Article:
Blackberry Farm is a hotel and resort with an award-winning restaurant, but their vast selection wine and spirits and the knowledgeable staff that dispenses both earned the “wine tunnel” connecting its underground wine cellars a place on Esquire’s 24 Best Bars in America list — and on our list, too. You’ll find around 155,000 bottles of wine and nearly 3,000 bottles of bourbon here, and the dining room wine list, while pricey, has been hailed as one of the best in America. From big-name Burgundies and Bordeaux to trophy wines from California and all the best from Tuscany and Piedmont, Blackberry has the world of wine covered, including various vintages of many lesser-known wines. If that’s not enough, the Barn at Blackberry Farm also made the top 15 in our list of the best restaurants in America, as well as our ranking of the nation’s best fried chicken spots.
Photo by David S. via Yelp
Home of traditional country music, rockabilly, and more (and host to a much-loved house band, Brazilbilly), Robert’s Western World is a legendary honky-tonk. Plenty of stars of the Grand Ole Opry and actors on shows like Hee Haw and Nashville Now have called the place home in the years since it opened, on the site of what was once a famous steel guitar factory. Currently owned by singer Jesse Lee Jones, the bar brings back the Golden Era of country music and pays homage to its past with quintessential hillbilly flair: shelves of boots, fresh-grilled Angus burgers, fried bologna sandwiches — piled high with seven slices of bologna and served slightly grilled with lettuce and tomato — moon pies, live music, and cold PBR.
Hailed by numerous publications and websites as one of Atlanta's best bars, Ticonderoga Club has made a name for itself with its imaginative wine list, selection of rare sherries, and such memorable cocktails as the Ticonderoga Cup (Plantation Grand Reserve rum, cognac, sherry, pineapple, lemon, and mint). It has also made contributions to the recent low-proof cocktail trends with drinks such as the Hootchy Cider Punch (made with a housemade variation on Amer Picon and French cider). The bar serves a small menu of hearty fare, and a well-regarded Sunday brunch. Don't try to sample its wares on a Wednesday, though: That's the day the bar closes.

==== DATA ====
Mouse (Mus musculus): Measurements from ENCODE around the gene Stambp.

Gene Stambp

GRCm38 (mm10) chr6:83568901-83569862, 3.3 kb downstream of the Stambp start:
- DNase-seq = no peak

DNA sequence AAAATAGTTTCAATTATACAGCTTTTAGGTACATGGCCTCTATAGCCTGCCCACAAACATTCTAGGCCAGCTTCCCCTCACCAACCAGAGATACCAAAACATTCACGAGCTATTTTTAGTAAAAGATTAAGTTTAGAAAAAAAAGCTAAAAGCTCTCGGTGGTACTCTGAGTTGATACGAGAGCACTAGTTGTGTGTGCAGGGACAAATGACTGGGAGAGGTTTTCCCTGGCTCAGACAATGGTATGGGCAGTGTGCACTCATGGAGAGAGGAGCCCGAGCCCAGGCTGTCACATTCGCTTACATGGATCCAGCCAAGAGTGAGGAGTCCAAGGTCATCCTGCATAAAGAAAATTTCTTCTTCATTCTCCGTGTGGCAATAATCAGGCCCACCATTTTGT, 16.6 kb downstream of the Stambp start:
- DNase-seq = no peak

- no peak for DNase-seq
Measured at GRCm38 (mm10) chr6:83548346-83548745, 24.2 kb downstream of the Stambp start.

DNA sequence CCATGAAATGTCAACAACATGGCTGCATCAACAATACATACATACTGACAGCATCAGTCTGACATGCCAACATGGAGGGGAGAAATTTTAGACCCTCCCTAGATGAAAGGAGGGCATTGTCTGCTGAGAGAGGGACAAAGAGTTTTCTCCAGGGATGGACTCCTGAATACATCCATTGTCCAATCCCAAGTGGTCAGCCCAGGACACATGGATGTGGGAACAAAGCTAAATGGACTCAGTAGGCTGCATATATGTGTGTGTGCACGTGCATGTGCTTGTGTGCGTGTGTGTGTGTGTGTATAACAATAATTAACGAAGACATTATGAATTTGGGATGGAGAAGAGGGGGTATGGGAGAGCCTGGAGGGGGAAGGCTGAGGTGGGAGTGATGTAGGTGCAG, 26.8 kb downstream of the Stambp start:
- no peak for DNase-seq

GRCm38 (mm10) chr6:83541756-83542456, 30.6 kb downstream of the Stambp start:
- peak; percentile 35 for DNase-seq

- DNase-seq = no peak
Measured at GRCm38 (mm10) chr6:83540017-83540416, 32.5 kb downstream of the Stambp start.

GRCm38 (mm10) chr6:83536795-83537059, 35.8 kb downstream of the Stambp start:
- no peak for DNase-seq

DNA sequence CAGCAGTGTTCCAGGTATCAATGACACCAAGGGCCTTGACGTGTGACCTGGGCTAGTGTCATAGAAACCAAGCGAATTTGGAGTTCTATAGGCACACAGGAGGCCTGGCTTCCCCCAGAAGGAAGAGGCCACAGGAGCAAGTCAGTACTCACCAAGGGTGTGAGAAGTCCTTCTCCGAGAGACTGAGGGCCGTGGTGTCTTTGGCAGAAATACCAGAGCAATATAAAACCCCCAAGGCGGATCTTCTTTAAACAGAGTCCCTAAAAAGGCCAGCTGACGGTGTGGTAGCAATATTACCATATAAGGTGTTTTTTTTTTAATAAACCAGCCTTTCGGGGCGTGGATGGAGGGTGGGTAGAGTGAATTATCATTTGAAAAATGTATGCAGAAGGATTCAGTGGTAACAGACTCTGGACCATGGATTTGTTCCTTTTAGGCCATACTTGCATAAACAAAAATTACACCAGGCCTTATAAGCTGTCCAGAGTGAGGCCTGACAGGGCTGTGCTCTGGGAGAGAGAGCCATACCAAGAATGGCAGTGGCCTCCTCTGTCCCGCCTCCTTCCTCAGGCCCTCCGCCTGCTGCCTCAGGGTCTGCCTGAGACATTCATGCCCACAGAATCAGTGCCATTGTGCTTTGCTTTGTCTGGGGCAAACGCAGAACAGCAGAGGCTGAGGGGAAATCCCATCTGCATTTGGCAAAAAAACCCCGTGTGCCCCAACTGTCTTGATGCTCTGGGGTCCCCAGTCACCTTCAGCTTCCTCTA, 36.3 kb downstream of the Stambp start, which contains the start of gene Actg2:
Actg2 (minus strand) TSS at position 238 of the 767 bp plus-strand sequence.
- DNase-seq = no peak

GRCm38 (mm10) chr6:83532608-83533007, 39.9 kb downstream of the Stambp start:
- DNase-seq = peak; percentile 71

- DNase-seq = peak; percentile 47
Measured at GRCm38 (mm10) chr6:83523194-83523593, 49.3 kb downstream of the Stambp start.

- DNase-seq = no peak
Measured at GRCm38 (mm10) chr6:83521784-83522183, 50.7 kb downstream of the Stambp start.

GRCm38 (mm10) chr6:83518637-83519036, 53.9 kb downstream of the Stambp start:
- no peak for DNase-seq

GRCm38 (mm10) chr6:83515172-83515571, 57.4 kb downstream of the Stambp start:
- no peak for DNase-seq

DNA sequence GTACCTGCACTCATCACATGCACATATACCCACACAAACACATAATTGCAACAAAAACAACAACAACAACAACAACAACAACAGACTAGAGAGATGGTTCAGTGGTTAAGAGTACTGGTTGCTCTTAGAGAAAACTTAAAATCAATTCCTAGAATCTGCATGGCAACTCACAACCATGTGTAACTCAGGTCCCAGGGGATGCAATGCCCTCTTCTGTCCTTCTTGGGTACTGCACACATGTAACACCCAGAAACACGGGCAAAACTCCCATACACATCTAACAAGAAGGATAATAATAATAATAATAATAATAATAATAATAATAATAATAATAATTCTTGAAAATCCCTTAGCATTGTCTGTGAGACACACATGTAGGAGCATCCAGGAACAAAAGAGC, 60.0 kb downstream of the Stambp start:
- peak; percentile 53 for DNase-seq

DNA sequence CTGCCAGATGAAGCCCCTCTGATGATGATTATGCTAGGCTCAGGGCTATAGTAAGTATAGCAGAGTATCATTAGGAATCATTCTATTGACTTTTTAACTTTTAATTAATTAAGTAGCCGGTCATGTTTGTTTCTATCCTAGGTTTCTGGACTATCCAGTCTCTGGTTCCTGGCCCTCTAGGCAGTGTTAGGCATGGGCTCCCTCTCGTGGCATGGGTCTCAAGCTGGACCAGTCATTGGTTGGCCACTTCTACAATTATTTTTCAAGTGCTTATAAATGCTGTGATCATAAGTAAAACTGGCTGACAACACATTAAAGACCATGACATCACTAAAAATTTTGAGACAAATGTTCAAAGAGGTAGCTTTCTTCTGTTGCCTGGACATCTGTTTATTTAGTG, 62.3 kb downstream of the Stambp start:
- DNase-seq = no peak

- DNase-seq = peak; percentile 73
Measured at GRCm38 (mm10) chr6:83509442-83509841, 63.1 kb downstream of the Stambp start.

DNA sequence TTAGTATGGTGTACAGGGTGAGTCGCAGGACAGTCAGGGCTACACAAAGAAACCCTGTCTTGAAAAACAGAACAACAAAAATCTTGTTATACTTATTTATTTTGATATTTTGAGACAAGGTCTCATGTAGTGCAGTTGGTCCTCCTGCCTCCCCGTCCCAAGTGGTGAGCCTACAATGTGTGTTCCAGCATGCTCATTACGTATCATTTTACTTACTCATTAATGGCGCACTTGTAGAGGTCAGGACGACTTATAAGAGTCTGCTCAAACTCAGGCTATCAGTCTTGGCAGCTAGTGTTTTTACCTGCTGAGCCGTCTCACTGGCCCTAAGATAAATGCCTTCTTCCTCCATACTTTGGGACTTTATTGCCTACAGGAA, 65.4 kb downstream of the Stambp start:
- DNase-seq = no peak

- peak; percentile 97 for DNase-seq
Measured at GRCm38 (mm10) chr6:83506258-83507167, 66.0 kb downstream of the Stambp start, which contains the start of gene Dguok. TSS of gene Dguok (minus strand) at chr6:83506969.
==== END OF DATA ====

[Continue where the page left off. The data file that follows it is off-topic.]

This legendary Irish pub in New York’s East Village is also the city’s oldest continuously operating bar. And you need but look around at the dust-caked chandeliers, sawdust on the floor, and walls stacked with memories to believe McSorley’s Old Ale House hasn’t changed much since 1854 — though it did abandon its men-only policy in 1970. Drinkers are crammed into the cozy bar, seated anywhere the bar staff can find space, forcing patrons to become fast friends. There are only two beer choices — dark or light — served until the wee hours of the morning, but it’s still one of the best Irish pubs in the country.
BackBar is a Malaysian-Thai fusion restaurant with a small yet intriguing menu and a strong tiki vibe. In addition to beer and wine, they have drinks like the slushy Where There’s Smoke, There’s Fire (mescal, Thai-chile-infused Aperol, lime, smoked agave, and sumac) and the Monk’s Hot Harlot (Żubrówka vodka, yellow Chartreuse, and spiced apple cider reduction, served hot). Some patrons prefer the outdoor seating, but the interior has a good feeling, too, located behind an antique store and decorated with hanging vintage lights.
Located in Manhattan’s Alphabet City neighborhood, The Wayland is a dark and intimate bar with a fantastic happy hour and some great cocktails, putting it in the top 70 bars in the country. Try the Garden Variety Margarita (blanco tequila, ginger and kale juice, lime, agave nectar, and smoked sea salt) or the I Hear Banjos-encore! (apple pie moonshine, rye, house-made apple-spice bitters, and applewood-cinnamon bark smoke). Weekdays from 4 p.m. to 7 p.m. there are $7 cocktails and $1 oysters.